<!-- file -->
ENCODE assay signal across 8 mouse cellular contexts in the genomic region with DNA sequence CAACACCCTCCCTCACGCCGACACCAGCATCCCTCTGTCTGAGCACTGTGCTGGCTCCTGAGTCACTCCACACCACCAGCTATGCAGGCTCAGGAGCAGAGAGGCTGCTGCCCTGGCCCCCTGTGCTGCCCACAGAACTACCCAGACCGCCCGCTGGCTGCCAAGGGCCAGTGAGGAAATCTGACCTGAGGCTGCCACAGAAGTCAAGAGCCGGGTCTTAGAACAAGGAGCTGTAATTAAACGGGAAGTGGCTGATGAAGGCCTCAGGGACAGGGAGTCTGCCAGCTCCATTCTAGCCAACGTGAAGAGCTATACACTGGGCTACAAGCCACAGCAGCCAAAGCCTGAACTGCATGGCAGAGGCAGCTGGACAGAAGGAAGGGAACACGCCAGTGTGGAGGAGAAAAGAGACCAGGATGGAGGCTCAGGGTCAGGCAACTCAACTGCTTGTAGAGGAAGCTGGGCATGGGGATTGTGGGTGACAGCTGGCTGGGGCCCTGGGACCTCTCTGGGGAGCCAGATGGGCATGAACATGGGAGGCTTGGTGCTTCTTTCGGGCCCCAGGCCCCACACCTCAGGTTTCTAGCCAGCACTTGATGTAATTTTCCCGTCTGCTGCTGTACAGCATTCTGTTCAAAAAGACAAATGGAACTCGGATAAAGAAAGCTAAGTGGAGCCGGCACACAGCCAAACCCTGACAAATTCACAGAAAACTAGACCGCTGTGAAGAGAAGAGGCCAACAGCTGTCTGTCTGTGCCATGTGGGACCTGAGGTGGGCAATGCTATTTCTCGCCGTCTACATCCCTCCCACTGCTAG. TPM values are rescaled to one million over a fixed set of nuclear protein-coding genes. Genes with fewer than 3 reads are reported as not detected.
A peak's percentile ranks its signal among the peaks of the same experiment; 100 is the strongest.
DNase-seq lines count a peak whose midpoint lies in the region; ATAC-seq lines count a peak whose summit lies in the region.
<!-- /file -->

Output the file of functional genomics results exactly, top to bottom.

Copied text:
ENCODE assay signal across 8 mouse cellular contexts in the genomic region with DNA sequence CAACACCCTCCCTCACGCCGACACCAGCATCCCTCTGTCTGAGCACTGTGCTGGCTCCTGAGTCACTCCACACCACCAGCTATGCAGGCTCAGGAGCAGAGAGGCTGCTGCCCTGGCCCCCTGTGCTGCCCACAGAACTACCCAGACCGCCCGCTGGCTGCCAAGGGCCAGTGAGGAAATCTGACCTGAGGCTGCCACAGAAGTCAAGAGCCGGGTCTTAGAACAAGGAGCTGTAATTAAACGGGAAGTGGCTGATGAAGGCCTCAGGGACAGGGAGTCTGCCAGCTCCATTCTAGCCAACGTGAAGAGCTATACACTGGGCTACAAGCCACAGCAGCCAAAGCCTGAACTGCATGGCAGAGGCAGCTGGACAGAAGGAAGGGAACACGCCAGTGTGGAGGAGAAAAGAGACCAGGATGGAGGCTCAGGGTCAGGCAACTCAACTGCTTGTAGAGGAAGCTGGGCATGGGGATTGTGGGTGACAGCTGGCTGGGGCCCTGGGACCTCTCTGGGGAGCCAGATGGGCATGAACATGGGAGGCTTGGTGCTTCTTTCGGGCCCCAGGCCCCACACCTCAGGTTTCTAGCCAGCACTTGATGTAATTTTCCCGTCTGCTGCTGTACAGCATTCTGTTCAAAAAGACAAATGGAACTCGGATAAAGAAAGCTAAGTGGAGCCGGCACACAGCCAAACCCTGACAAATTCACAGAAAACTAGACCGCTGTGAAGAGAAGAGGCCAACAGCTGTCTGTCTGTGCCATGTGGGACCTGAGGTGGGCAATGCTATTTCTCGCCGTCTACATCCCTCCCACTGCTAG. TPM values are rescaled to one million over a fixed set of nuclear protein-coding genes. Genes with fewer than 3 reads are reported as not detected.
A peak's percentile ranks its signal among the peaks of the same experiment; 100 is the strongest.
DNase-seq lines count a peak whose midpoint lies in the region; ATAC-seq lines count a peak whose summit lies in the region.